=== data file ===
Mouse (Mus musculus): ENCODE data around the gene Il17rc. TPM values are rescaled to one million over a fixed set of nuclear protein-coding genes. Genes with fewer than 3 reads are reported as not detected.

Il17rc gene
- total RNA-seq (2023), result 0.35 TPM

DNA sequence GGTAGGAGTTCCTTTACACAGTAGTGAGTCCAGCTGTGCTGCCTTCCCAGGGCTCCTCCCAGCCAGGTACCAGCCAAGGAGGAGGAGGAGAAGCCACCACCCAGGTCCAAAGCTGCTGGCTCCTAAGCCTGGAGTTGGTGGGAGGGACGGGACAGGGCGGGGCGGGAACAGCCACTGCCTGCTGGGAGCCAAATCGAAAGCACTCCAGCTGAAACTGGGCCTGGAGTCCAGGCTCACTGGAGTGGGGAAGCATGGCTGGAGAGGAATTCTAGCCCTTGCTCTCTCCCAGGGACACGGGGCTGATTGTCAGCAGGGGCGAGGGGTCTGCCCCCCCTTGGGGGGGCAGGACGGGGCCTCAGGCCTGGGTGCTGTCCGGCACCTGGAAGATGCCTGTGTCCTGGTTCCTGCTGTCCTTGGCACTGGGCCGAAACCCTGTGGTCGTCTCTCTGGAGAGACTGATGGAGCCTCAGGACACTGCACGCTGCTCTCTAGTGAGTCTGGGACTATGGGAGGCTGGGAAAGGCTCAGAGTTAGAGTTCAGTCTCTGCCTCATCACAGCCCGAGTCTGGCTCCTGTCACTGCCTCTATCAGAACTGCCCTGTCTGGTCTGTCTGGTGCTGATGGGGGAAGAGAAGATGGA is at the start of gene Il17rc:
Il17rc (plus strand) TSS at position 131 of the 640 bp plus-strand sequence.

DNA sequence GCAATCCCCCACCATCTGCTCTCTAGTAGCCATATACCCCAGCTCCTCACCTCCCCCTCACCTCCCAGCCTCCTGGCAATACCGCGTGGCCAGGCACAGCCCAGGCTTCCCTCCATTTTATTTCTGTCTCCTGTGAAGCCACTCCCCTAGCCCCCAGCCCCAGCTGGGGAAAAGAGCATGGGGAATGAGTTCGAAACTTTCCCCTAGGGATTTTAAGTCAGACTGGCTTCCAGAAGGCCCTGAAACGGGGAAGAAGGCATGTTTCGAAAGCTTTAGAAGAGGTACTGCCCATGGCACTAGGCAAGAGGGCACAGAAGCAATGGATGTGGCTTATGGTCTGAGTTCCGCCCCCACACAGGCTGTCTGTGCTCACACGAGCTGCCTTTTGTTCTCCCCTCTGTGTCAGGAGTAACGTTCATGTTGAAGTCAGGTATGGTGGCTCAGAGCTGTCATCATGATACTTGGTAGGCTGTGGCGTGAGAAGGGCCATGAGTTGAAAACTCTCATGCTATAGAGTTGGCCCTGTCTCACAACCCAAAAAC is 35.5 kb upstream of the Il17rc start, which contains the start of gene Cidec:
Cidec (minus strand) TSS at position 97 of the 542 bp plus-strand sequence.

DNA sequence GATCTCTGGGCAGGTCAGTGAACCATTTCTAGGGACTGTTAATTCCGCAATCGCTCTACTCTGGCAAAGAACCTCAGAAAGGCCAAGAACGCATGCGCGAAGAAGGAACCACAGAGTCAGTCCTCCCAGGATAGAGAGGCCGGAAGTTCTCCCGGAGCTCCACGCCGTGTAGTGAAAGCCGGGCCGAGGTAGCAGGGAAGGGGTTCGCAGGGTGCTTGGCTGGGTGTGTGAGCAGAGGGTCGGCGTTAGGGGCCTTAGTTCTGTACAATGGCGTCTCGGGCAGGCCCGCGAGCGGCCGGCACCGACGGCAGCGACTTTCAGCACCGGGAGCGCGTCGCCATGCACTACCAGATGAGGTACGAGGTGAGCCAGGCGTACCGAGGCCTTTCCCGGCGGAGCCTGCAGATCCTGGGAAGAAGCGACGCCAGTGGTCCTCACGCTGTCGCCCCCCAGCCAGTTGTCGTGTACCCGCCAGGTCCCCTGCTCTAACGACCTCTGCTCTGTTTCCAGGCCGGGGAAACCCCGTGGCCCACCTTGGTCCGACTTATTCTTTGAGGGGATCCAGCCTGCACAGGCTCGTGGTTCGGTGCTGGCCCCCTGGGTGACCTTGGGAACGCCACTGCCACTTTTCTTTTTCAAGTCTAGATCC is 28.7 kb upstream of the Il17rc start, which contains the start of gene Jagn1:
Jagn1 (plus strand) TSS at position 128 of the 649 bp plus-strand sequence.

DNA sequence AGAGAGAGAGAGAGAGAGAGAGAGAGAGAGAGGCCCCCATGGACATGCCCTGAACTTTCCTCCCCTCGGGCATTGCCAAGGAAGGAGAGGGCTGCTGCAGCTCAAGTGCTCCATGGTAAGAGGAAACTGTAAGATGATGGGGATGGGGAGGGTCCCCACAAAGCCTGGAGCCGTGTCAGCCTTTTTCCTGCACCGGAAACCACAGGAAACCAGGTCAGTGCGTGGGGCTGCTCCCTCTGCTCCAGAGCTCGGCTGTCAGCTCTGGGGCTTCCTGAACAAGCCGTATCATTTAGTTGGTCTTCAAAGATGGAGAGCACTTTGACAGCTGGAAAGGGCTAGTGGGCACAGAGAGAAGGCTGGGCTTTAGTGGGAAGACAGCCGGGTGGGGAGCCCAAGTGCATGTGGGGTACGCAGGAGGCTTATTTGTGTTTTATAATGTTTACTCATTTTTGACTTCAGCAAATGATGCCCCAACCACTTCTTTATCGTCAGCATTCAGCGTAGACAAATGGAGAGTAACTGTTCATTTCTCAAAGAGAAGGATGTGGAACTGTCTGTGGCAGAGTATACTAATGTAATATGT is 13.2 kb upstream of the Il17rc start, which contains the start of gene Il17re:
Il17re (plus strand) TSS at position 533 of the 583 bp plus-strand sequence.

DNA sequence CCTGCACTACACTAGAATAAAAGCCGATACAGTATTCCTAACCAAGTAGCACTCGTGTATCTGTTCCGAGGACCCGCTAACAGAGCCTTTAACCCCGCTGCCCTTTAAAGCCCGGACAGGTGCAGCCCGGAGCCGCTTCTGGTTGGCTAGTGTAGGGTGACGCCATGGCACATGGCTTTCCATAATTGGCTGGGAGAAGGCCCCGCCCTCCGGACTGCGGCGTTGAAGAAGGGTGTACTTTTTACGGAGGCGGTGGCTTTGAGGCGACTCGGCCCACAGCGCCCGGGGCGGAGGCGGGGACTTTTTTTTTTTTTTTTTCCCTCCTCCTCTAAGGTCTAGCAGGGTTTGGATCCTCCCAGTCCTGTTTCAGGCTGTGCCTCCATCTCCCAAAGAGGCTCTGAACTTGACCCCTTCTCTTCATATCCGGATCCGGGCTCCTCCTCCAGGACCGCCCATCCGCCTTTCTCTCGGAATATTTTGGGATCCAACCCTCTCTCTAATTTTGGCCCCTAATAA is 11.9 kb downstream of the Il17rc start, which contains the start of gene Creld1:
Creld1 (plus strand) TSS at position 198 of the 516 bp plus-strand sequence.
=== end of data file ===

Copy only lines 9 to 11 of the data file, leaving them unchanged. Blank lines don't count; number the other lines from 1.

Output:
Jagn1 (plus strand) TSS at position 128 of the 649 bp plus-strand sequence.

DNA sequence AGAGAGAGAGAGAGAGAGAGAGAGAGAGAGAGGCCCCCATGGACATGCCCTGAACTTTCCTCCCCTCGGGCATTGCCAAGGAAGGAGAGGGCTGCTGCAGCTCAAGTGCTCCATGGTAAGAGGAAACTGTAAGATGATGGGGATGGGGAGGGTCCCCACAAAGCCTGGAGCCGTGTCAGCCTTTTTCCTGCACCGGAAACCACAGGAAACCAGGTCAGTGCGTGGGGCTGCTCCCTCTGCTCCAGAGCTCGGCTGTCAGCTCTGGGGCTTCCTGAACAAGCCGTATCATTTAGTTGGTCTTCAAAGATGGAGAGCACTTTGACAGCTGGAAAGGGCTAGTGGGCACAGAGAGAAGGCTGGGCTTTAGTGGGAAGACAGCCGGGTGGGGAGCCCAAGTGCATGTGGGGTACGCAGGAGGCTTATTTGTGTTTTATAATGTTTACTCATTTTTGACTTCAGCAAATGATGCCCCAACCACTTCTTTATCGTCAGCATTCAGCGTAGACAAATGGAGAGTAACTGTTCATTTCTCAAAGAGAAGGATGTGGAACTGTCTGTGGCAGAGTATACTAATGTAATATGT is 13.2 kb upstream of the Il17rc start, which contains the start of gene Il17re:
Il17re (plus strand) TSS at position 533 of the 583 bp plus-strand sequence.